1. Schools
  2. /
  3. Bring adventure into your...

Bring adventure into your Physical Education lessons with orienteering

by | May 11, 2015 | Schools

Physical Education forms a big part of the Life Orientation syllabus from Intermediate to FET Phase. Learners are encouraged to participate in physical activities that will improve their general fitness and wellbeing, assist them in working together as a team and teach them good sportsmanship.

Wherever possible, it is ideal for learners to be active outdoors. Encourage them to take part in physical activities that they will be able to enjoy for the rest of their lives, long after they have left school, such as hiking and orienteering.

Orienteering is a unique and exciting sport which develops self-confidence and teamwork skills. Participants use a map (plan) and/or a compass to find a series of check points in an open area of ground. Orienteering offers a challenging and inexpensive way for learners of all abilities, whether they are in primary school or high school, to explore the outdoors.

Many adults belong to orienteering clubs and compete against each other on a regular basis.

One way to make orienteering more exciting is to include a treasure hunt in which the objective is to work as a team to collect all the “treasure”.

  • Set up 15 control points, numbered 1 to 15, around the school grounds in such a way that they are hidden by buildings, trees, parked cars or other obstacles.
  • Draw a map of the area showing where the numbered control points are.
  • At each control point, hide some treasure. Use easily available objects, such as rulers, shoes, books and balls, but make sure that there is one for each team at each control point, i.e. if there are eight teams, you will need to put eight rulers at Control Point 1, eight shoes at Control Point 2, etc.
  • Divide learners into teams of not more than five.
  • Give each group a rope, note cards, a pencil and a map of the school grounds.
  • The map should show any equipment, such as cones or hoops which you may have set up for the lesson, as well as landmarks like trees, pathways, buildings and goalposts.
  • Distances should be marked with the number of paces between each control point.
  • Give the learners all the bearings and distances on the course (or only give them the information for their first control point and tell them that the next control point’s bearings and distance will be with the hidden treasure).
  • Teams 1 and 2 will start at Cone 1 as their home base and will continue to Cone 2 …3 …4 until 15.
  • Teams 3 and 4 will start at Cone 3 as their home base and will continue to Cone 4 …5 …6 until 2.
  • Teams should count their paces between control points.
  • Team members should assist each other through and/or around obstacles when necessary.

Making a map:

The ability to find your way from place to place, even in an unknown area, is very important so learners need to be able to read and understand maps.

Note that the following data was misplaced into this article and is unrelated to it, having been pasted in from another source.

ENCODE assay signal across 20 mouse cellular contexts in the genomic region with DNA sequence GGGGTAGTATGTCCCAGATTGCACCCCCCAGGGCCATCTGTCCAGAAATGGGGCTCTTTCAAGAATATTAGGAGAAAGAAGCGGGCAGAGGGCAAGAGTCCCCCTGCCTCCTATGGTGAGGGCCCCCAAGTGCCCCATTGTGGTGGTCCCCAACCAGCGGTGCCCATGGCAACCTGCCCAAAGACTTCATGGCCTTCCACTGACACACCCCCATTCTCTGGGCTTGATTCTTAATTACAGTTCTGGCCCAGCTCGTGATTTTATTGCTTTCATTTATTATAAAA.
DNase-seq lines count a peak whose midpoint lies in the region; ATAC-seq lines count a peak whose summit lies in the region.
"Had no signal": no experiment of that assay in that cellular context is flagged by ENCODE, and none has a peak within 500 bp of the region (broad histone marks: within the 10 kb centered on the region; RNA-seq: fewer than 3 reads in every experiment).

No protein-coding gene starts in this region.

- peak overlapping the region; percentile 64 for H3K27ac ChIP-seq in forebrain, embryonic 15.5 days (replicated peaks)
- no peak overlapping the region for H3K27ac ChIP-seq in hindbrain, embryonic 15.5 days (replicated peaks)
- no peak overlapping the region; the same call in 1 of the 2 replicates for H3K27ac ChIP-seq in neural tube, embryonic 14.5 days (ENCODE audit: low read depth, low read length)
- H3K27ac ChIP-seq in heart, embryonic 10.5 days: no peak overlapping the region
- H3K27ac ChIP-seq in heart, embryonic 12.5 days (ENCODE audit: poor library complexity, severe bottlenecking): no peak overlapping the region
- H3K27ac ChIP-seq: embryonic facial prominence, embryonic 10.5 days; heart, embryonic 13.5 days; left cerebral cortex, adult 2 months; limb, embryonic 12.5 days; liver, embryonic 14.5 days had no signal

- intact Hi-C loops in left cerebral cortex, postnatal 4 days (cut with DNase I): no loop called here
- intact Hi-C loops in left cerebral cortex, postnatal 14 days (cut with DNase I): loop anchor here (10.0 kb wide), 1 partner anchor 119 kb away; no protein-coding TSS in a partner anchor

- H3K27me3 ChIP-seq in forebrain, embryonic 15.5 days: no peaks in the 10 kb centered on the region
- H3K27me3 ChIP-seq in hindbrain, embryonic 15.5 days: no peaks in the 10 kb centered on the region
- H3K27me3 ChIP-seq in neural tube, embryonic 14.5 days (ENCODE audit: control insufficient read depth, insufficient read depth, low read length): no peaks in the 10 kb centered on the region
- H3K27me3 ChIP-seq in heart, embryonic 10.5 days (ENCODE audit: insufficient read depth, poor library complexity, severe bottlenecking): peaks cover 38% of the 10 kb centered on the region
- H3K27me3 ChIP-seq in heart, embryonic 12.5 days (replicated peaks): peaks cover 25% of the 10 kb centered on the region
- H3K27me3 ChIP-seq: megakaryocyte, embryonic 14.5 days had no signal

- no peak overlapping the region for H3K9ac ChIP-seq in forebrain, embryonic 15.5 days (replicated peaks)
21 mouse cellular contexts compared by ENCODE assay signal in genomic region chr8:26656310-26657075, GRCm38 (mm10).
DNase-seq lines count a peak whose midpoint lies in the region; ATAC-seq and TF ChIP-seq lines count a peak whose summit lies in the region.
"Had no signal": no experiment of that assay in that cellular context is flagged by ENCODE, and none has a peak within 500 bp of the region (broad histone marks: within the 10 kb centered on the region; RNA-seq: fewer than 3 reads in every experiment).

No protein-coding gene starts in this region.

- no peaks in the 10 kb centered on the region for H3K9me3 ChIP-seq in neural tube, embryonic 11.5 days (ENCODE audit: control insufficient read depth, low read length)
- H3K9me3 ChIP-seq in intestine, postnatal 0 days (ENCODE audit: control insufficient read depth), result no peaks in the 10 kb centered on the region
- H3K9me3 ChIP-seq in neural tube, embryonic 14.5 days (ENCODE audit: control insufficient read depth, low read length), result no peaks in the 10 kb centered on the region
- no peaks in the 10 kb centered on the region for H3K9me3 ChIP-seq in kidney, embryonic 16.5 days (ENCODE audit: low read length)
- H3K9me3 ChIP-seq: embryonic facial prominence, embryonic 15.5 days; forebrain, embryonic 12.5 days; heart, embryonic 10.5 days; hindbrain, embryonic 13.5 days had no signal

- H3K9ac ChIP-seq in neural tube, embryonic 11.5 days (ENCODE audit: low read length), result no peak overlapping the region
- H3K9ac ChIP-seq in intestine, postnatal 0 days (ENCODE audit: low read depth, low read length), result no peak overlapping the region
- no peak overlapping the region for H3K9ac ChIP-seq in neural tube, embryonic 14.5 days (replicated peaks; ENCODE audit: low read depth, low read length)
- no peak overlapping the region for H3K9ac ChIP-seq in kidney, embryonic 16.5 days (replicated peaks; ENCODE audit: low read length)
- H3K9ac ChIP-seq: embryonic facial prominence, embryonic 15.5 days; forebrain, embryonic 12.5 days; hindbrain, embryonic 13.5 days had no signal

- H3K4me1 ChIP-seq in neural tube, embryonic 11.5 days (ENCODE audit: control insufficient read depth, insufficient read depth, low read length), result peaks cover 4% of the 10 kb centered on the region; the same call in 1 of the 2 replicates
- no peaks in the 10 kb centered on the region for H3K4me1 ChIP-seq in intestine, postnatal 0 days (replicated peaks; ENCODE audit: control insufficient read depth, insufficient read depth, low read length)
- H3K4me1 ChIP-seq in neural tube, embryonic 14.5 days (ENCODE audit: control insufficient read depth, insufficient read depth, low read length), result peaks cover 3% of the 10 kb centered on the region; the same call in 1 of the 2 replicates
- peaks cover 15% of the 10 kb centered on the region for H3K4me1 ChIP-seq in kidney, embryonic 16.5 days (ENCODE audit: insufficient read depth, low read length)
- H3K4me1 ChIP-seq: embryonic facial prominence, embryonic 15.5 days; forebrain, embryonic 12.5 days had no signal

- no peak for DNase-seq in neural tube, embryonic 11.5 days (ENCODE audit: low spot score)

• Provide each learner with an A4 piece of blank paper, a pencil and an eraser.
  • Learners must divide the sheet of paper into four even blocks (quadrants) and draw a map of the school grounds, covering all four quadrants.
  • Learners must also create a legend, explaining the various features they have included in their map, such as buildings, trees, rocks, roads and facilities in the school grounds.
  • Once the maps are complete, put learners into pairs to compare the similarities and differences between their maps.

This information has been extracted from the new Oxford School Improvement: Life Orientation – Get a jumpstart on Physical Education guide. Visit www.oxford.co.za to download your free copy.

Latest Articles

  • Entrepreneurship and Business Management N5 Workshop
    In May 2022, Oxford University Press South Africa took another step in our commitment to upskill and support lecturers by embarking on a National Workshop Week
  • The Oxford World English Symposium 2022
    The Oxford World English Symposium brought together Oxford University Press’ dictionary teams with academic researchers, teachers, lexicographers, and other language practitioners to share research findings, experiences, and insights on World Englishes, in order to come up with innovative approaches to the creation of dictionaries and other lexical resources.
  • An Author Reads – Reduce, reuse, recycle!
    We get lots of things from the Earth that we need to stay alive. The Earth gives us trees, fruit and vegetables, and water.

Oxford CAPS approved

View online samples of our trusted classroom solutions and support material across all phases and subjects.

Bigger, better, brighter

and more beautiful than ever before!

Brand new editions of our popular CAPS-linked bilingual dictionaries for South African learners in Grade R to 4

360° teaching at your fingertips

The all-in-one teacher’s toolbox